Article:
Weekly Reading Topic for October 24, 2020: Hope Is the Thing
Well, good morning, love! I just opened a Reading for you, my newsletter subscribers and here’s what I heard in answer to the following:
What do my readers most need to hear this weekend? What is the most important message to send to my beloved readers?
The answer was: “hope is the thing.”
With deepest gratitude to Emily Dickinson, what follows is your weekly reading, dearest one.
Weekly Reading │ Hope Is the Thing
Q: What do we need to know about “hope is the thing?”
A: One of Emily Dickinson’s most famous poems probably expresses this weekend’s theme best, so let’s start there.
“Hope” Is The Thing With Feathers
“Hope” is the thing with feathers –
That perches in the soul –
And sings the tune without the words –
And never stops – at all –
And sweetest – in the Gale – is heard –
And sore must be the storm –
That could abash the little Bird
That kept so many warm –
I’ve heard it in the chillest land –
And on the strangest Sea –
Yet – never – in Extremity,
It asked a crumb – of me.
– Emily Dickinson, poem 314, from The Complete Poems of Emily Dickinson, Harvard University Press
This weekend, let’s join Emily — our lovely Grandmother of American Poetry — in her contemplation of the thing with feathers, the strange little robin that flutters about our ribcage and sings about spring even as we enter this deep, dark season.
The Hallows draws near, dears, and with it, the uprising of all the dead. Those who have passed, sure, we think about them as the autumn leaves fly. But all the other dead are coming, too.
The dead ideas that drag our mind into ruts of repetition. We mull our darkest thoughts, over and over, asleep to how they are dragging us around.
The dead ambitions that don’t fit who We Really Are.
The dead longings that are just habit, just old cravings that we satisfied in other ways.
It’s time to meet our dead, and negotiate peace with them. Listen, listen, as they whisper in our ears and reach for our hands, and then smile at them, and say the words they long to hear:
No need for you, any longer, you can go, you can return to whence you came.
And as they exit our minds and hearts, they leave our beautiful bodies empty as cathedrals, which means not empty at all.
The singers reading this know that the body is not just flesh and blood, it is a giant cavernous vessel for sound. The feet stamp into the earth, draw up strength, flood the bowl of the pelvis with power, and that power vibrates until a great sound is made, which echoes in the chambers of the torso, thrust by the lungs through the gate of the throat where it is shaped by the tongue and spun out into the air for the rest of us to hear.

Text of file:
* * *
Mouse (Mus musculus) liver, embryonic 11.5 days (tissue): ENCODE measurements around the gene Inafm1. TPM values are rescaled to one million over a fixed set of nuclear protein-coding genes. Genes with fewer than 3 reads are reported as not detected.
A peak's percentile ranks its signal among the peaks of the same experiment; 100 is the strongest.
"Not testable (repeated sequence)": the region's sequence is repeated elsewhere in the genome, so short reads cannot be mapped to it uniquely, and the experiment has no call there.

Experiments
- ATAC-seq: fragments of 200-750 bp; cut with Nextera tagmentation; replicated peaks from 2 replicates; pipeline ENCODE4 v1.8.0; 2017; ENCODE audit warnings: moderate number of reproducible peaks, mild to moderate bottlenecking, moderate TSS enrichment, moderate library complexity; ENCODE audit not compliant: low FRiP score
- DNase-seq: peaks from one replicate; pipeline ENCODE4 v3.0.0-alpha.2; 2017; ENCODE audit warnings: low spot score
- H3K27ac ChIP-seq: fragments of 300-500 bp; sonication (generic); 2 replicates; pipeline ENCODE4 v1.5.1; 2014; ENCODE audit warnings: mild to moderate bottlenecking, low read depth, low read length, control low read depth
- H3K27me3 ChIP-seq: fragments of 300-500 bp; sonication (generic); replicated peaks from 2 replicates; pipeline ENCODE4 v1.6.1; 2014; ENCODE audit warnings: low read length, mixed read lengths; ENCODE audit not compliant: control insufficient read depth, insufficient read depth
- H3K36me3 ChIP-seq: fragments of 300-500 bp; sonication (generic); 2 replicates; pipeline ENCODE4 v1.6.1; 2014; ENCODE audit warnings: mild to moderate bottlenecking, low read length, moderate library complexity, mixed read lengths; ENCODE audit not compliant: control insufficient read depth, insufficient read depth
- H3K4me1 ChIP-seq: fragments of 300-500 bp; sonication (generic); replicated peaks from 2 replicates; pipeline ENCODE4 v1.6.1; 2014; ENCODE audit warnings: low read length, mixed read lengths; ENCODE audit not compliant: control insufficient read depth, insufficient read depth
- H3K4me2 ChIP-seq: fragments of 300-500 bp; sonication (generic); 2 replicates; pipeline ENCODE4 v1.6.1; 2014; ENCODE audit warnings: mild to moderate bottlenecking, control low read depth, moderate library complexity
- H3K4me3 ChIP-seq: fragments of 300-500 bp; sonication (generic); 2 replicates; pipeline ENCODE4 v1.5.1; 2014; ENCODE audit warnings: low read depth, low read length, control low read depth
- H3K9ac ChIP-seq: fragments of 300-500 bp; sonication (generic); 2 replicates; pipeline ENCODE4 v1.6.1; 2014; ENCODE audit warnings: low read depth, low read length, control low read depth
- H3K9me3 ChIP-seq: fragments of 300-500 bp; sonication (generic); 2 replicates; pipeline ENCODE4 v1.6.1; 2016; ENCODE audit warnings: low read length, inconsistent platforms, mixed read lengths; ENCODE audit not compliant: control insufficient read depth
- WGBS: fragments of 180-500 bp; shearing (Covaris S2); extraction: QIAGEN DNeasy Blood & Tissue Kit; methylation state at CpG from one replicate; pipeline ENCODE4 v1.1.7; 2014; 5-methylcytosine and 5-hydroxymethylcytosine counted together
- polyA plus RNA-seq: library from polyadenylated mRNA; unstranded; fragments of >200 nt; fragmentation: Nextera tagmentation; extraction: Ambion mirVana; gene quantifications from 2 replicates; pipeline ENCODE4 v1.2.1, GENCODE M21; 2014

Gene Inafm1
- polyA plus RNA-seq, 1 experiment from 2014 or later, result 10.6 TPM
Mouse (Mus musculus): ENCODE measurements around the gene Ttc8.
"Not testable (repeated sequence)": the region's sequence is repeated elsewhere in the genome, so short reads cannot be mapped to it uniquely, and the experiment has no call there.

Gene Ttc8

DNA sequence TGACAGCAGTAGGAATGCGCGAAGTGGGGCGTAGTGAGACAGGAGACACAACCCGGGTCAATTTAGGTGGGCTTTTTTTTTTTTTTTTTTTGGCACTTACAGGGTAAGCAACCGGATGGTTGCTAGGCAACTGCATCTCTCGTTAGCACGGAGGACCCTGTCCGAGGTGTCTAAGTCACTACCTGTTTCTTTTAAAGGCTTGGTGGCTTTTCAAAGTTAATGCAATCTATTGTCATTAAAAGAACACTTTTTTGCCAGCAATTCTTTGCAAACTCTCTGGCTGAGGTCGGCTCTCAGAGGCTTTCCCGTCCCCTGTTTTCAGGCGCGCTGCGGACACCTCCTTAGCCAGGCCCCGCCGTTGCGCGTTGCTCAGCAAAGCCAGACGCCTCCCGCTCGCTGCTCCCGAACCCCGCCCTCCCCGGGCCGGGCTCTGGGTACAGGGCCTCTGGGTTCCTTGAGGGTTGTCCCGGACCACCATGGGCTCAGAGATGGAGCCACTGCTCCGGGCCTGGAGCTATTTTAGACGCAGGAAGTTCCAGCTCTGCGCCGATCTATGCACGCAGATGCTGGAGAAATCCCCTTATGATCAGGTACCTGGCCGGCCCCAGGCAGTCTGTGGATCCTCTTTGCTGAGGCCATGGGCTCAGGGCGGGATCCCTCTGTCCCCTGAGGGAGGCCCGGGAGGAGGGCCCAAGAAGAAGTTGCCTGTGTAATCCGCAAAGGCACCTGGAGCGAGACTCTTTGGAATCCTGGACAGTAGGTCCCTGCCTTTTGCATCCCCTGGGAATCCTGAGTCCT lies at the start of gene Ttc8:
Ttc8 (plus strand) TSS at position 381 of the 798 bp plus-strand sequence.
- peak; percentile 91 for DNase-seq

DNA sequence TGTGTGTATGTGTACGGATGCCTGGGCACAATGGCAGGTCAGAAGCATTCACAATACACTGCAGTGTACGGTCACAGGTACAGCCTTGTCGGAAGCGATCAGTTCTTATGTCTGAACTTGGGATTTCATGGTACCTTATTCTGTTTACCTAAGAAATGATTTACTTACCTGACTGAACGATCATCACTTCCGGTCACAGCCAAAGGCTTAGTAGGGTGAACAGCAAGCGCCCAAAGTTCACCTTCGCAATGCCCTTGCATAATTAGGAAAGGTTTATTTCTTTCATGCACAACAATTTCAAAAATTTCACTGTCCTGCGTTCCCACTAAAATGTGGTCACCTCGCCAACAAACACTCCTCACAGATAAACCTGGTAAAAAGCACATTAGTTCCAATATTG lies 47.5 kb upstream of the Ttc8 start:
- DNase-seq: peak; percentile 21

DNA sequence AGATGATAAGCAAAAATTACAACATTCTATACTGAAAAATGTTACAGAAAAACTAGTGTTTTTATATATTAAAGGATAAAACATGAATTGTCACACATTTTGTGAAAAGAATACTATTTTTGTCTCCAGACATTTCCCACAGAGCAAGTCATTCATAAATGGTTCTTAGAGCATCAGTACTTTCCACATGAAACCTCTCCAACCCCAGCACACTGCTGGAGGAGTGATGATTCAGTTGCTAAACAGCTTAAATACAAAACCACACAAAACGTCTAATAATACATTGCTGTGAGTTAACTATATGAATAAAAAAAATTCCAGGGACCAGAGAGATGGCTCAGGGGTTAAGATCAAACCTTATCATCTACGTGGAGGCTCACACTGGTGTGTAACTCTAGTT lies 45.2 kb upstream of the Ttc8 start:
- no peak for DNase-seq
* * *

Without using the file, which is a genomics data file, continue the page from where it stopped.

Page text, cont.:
Our bodies make songs, loved ones.
And when the dead thoughts and desires and longings and ambitions leave, and we are cleaned out, we are blessed by these sounds we can make, and we can sing with that small bird called hope, the thing with feathers has plenty of room to fly.
And she does. She flies, and everywhere she swoops in our body she leaves a trail of lovely trills and whistles, and we feel them as shivers of excitement. Our skin puckers with gooseflesh as she threads her way out of her nest in our heart, fills the ribcage with her song, and races along our arms.
Our very noses tingle with her tickling song.
We hear it when we are going to sleep, even, slipping away from the world, listening to her last notes to lull us to sleep. And in the morning, if we stay a moment before we remember our name, we can hear her again, quietly greeting us.
She has been singing all night long, thrumming away at her work. She loves us, and she is true to us.
And so listen, loved ones. Listen to everything.
Let your dead go, and listen to the thing with feathers grow strong-voiced.
She is singing for you.
Strike the ground with your heels, stand on your feet, let your knees loosen and your body sway, and sing, sing with her this weekend.
We have “Hope,” and she never leaves us. Or asks anything of us, except to clean out our bodies and minds and hearts so she has a beautiful cathedral to fill with songs that sound like prayers.
She never fails to sing for us, and she never fails to give excellent advice.
As the dark of the year approaches, as the troubled times continue, hollow out yourself so you can fill up with birdsong. It will help, and it will make the Song louder, so others can hear it, too.
I am always here to serve in any way I can.
Much Love to You,
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